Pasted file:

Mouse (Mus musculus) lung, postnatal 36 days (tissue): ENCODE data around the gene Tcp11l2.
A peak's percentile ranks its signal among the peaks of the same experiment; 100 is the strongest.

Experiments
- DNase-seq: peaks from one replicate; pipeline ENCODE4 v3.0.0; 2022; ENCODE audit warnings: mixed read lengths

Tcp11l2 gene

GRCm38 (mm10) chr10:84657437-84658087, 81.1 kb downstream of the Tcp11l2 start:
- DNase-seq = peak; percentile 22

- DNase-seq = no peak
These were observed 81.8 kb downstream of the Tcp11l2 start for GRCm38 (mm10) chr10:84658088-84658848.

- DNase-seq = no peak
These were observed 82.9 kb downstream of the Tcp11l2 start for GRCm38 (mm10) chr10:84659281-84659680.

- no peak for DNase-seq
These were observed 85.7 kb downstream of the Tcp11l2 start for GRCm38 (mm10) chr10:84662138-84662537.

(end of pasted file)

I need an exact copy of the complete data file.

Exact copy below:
Mouse (Mus musculus) lung, postnatal 36 days (tissue): ENCODE data around the gene Tcp11l2.
A peak's percentile ranks its signal among the peaks of the same experiment; 100 is the strongest.

Experiments
- DNase-seq: peaks from one replicate; pipeline ENCODE4 v3.0.0; 2022; ENCODE audit warnings: mixed read lengths

Tcp11l2 gene

GRCm38 (mm10) chr10:84657437-84658087, 81.1 kb downstream of the Tcp11l2 start:
- DNase-seq = peak; percentile 22

- DNase-seq = no peak
These were observed 81.8 kb downstream of the Tcp11l2 start for GRCm38 (mm10) chr10:84658088-84658848.

- DNase-seq = no peak
These were observed 82.9 kb downstream of the Tcp11l2 start for GRCm38 (mm10) chr10:84659281-84659680.

- no peak for DNase-seq
These were observed 85.7 kb downstream of the Tcp11l2 start for GRCm38 (mm10) chr10:84662138-84662537.